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  • The Group on Earth Observations (www.earthobservations.org) developed its Global Agricultural Monitoring (GEOGLAM) initiative in response to the growing calls for improved agricultural information.
  • Area estimation of croplands is a challenge, made difficult by the variety of cropping systems, including crop types, management practices and field sizes. The goal of the project is to work towards a standard method for estimating cultivated crop area at the global scale.
  • The primary goal of this project is to create a prototype of a Cropland Carbon Monitoring System (CCMS) that improves the existing cropland C storage and flux estimates developed under previous NASA CMS activities in terms of spatial and temporal scales as well as completeness.
  • Crop residue burning in agricultural areas of the world adversely impacts public health, Greenhouse Gas Emissions (GHGs), and other aerosol emissions affecting regional air quality.
  • GEOGLAM’s over-arching goal is to enhance the international community’s capacity to lever Earth observations to produce and disseminate timely, accurate, reliable, and actionable information on food production for both stabilizing markets and providing early warnings of food shortages.

About Us

With a growing global population, rapid economic development, and a changing climate, agricultural production and food security are increasingly important issues that are fundamental to human well-being, the environment, and national security. As such, these challenges comprise a growing part of the University of Maryland Department of Geographical Sciences’ research portfolio.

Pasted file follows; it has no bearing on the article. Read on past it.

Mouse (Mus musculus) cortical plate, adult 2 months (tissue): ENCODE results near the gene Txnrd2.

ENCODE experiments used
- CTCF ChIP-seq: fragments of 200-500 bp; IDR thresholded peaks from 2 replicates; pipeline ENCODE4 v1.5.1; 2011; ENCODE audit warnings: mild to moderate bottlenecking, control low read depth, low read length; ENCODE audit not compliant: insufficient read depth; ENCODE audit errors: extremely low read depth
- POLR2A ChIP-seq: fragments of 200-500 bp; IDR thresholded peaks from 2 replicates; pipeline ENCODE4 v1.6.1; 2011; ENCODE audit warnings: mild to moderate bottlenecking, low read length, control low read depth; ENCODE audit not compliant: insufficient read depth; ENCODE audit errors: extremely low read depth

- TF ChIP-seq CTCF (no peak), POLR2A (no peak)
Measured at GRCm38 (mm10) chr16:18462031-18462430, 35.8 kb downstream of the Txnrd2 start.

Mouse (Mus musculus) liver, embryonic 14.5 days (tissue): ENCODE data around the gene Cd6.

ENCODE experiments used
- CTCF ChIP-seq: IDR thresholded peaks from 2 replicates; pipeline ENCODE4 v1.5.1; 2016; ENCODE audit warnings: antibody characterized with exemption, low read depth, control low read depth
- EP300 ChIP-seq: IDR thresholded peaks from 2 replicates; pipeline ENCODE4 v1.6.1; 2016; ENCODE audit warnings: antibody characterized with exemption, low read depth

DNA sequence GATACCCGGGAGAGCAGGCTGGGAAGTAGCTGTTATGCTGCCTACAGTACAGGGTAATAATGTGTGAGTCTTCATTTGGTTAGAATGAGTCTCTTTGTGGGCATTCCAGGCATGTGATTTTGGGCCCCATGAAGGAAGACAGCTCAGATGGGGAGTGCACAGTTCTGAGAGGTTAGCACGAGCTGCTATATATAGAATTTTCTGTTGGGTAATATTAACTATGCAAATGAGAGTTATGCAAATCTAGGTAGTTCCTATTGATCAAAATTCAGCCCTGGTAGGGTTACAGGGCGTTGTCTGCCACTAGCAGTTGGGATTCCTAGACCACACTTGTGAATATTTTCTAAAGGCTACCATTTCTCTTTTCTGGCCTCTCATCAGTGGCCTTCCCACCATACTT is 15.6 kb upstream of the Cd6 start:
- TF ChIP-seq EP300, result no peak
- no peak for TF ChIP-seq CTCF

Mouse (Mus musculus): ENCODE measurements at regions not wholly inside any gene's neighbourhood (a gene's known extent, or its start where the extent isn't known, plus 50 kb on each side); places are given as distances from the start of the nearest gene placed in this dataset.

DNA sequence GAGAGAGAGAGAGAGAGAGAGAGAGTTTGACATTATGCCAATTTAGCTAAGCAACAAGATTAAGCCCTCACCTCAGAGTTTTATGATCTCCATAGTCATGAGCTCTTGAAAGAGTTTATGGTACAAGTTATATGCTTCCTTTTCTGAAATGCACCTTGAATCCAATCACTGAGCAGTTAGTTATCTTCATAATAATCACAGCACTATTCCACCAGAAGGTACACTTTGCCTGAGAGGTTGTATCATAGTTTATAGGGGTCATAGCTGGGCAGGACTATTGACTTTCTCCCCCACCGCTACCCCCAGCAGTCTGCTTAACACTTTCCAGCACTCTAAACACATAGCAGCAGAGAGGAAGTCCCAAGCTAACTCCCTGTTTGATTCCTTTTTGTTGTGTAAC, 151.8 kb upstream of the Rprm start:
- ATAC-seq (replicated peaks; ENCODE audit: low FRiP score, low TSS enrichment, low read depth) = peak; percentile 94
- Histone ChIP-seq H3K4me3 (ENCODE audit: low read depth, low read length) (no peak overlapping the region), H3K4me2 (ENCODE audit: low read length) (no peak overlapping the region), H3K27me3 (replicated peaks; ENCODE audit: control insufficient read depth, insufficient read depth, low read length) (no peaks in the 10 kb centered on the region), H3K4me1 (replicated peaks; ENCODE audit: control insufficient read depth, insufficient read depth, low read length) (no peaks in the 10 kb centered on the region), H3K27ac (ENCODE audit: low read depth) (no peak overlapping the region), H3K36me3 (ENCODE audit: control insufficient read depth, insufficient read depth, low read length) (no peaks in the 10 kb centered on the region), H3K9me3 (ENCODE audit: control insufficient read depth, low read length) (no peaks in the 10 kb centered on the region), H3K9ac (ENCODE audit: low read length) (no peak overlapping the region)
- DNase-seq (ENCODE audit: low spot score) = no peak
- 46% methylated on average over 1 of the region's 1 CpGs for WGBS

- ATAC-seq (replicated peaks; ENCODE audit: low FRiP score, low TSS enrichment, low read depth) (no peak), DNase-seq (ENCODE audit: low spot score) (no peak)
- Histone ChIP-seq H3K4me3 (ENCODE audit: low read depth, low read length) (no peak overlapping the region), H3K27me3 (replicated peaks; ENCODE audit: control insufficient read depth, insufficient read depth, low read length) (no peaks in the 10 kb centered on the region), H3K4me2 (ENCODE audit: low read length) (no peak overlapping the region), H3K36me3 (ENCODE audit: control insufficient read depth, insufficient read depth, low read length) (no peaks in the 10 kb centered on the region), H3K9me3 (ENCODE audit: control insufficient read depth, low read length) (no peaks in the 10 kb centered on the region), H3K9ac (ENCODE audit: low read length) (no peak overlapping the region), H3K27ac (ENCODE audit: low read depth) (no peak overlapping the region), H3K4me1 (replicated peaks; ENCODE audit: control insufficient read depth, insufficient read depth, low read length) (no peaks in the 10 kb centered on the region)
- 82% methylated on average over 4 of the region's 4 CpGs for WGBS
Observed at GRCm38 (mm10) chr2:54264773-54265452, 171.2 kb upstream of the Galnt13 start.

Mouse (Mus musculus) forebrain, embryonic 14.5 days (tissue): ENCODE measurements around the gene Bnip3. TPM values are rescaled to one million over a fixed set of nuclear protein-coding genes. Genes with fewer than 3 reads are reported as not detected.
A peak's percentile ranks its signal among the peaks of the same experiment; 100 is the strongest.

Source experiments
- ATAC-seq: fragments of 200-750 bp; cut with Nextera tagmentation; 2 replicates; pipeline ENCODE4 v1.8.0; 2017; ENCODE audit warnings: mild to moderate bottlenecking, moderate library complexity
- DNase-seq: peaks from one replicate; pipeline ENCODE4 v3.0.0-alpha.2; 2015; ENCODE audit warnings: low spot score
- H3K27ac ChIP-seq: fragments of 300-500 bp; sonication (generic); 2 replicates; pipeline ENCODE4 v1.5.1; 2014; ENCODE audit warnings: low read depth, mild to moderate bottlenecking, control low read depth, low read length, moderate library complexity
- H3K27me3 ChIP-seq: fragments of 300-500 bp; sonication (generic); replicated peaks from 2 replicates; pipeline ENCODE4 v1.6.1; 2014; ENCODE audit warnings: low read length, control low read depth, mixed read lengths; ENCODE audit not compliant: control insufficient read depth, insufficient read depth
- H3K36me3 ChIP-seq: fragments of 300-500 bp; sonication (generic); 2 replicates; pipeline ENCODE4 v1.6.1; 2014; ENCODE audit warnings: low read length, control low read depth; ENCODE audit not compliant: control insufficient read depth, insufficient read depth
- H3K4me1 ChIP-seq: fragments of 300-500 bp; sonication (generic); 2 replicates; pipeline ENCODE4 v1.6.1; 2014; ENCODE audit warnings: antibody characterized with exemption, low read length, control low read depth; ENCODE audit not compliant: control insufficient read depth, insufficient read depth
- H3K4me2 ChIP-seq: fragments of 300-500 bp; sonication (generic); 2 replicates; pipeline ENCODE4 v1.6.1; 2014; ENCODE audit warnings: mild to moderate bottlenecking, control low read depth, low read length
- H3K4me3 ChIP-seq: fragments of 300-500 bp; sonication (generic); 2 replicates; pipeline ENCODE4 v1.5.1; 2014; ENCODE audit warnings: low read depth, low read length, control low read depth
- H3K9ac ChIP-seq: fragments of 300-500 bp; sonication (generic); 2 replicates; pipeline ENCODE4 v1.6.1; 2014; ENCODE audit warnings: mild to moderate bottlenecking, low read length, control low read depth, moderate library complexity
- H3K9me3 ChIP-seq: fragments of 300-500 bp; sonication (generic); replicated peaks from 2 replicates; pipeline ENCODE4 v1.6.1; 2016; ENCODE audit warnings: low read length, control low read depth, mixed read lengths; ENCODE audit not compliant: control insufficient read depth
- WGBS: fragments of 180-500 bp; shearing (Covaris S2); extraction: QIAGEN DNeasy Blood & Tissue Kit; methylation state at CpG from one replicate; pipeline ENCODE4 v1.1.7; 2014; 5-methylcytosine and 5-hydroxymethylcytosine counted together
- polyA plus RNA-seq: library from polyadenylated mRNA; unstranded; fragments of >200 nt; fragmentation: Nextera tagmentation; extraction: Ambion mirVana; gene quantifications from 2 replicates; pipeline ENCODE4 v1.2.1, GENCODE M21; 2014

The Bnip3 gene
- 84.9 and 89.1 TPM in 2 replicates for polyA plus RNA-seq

Established in 2014, the  Center for Global Agricultural Monitoring Research (CGAMR) was developed to bring together researchers working on agriculture-related projects. It was conceptualized, designed, and realized through the efforts of many in the Department and under the leadership of Professors Chris Justice, Matt Hansen, and Inbal Becker-Reshef.


The Center brings together collaborative research initiatives that focus on using satellite-based and in situ Earth observations to monitor land used for food production, and on modeling and forecasting near, mid, and long term changes to agricultural land use. These research projects range from site-based or local to national, regional, and even global in extent, and focus in one or more of these five thematic areas:

  1. Within Season Monitoring and Forecasting
  2. Modeling and Forecasting the Future 
  3. Agricultural Land Cover and Land Use Mapping
  4. Data, Data Sets, and Tools
  5. Integrated and Multi-Disciplinary Research

The CGAMR follows the vision of the Department of Geographical Sciences: to lead the development of academic, educational, and research directions of human and natural systems, land cover/and land use change and geospatial information science, while harnessing the integrative nature of geographic science to answer fundamental questions of global importance. For more information on current research activities, please refer to the Projects page.